As the new executive director of Sound Discipline, I spend a lot of time studying everything I can about education equity, and social emotional learning.
A few weeks ago, I read an article that I found disturbing: “How Novice and Expert Teachers Approach Classroom Management Differently.” Citing a 2021 study, the author asserts that it “reveals the ways in which new and experienced teachers think about discipline – plus 5 takeaways for managing your classroom effectively this year.”
I posted it on Sound Discipline’s internal Slack, asking colleagues, “Does this article bug you?” Here are highlights of their responses.
Studies are not necessarily valid
The study referenced in the article included 39 German math/biology teachers. The criteria for expert teacher were 5+ years teaching experience, and roles in leadership and management. Novice teachers had no classroom experiences beyond student teaching. The study methodology was to show four short video clips, collect verbal responses, and from those transcripts code ideas according to three categories: “Perception, Interpretation, and Decision making.” The study does not support the author’s assertions.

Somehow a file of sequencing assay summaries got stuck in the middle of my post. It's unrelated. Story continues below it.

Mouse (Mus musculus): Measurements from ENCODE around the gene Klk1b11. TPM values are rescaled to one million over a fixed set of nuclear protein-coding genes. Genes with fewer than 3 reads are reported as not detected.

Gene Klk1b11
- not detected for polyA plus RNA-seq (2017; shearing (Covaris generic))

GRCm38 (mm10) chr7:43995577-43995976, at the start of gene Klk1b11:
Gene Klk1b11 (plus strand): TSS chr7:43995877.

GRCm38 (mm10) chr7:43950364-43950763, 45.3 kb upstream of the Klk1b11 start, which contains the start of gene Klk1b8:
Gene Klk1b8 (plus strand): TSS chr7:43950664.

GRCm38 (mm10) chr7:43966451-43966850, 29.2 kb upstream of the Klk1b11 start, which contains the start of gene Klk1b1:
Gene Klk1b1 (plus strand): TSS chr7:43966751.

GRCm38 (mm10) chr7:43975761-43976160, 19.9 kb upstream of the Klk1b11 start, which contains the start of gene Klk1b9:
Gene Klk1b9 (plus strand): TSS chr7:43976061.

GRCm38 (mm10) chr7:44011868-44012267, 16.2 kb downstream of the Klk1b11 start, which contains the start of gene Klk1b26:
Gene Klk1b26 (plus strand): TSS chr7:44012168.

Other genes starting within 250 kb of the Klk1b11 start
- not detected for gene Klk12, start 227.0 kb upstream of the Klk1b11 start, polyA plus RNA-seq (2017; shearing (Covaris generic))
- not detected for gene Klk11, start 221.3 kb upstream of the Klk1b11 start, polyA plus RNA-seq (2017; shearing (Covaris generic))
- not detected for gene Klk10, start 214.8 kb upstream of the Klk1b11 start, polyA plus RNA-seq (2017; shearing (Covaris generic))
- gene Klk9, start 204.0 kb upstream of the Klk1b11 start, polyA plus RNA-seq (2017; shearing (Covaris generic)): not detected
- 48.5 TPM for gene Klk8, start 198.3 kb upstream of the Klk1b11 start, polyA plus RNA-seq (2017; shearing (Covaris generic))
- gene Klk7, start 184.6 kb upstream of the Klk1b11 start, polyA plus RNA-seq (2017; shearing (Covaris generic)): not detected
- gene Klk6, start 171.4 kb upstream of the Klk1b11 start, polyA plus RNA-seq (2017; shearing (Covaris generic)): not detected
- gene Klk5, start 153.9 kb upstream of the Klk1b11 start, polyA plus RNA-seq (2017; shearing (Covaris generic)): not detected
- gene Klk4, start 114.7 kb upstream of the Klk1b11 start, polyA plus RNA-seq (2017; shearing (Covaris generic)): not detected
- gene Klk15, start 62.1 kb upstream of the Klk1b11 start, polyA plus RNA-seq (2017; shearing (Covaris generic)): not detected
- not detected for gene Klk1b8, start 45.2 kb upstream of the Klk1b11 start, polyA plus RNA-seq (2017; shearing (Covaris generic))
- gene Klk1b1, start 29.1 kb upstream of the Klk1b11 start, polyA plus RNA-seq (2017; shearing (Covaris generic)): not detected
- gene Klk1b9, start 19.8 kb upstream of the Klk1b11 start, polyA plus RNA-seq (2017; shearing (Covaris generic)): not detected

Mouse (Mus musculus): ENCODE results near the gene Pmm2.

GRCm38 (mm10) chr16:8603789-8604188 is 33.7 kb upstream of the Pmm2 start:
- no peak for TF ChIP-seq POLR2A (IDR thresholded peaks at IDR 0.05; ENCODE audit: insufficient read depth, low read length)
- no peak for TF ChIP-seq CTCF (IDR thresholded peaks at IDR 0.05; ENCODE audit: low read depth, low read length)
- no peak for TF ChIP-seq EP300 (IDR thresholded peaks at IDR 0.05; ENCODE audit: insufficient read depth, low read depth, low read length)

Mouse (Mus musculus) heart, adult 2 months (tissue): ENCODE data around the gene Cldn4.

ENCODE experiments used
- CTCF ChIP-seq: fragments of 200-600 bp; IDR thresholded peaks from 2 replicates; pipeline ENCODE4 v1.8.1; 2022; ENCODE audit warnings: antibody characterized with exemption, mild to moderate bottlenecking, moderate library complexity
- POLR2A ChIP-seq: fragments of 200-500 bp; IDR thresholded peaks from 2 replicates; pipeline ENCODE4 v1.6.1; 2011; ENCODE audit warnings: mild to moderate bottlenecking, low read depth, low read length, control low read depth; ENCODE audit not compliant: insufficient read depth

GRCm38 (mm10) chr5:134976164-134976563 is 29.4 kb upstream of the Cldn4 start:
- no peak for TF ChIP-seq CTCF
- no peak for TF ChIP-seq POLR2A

Novice versus expert is a false construct
We’ve all known terrible “expert” teachers, doctors, and therapists, and wonderful “novice” practitioners in fields that require relationship. Judging from teacher turnover statistics (50% of teachers leave the profession within the first 5 years of their career), tenured educators not only struggle to feel effective, they lose heart altogether and leave the profession.
Yes, mindset shift, but not power-over
Although the author touches on the importance of mindset, such as understanding the larger context around student behavior, and highlighting approaches like co-creating class norms, modeling self-regulation, and building relationships with students, in the final paragraphs, the framework comes back to power-over: “Pick your battles (but do battle when you have to).” Similarly, the “Conscious Teaching Leveled Consequences” example uses the term consequences to describe increasingly harsh and ultimately punitive control tactics – shaming, exclusion, threats, and rewards – instead of intrinsic motivation based on a culture of belonging, inclusion, purpose, curiosity, competence, and fun.
“Compliance is polite disengagement.” – Allison Zmuda
The context of white supremacy
Compliance does not address inequity. At Sound Discipline we encourage educators to see how practices aimed at compliance play out in the context of racial bias and systemic racism, and how educators (being traumatized human beings themselves) are wrestling with their own reactivity. Judging from the statistics on racial disproportionality in discipline, the mindset of control and power-over reinforces racist narratives, and fails to interrupt transmission of generational trauma. What’s worse, couching harmful practices as “conscious” regenerates racist belief systems!
Cultivating educator mindsets to build equitable learning communities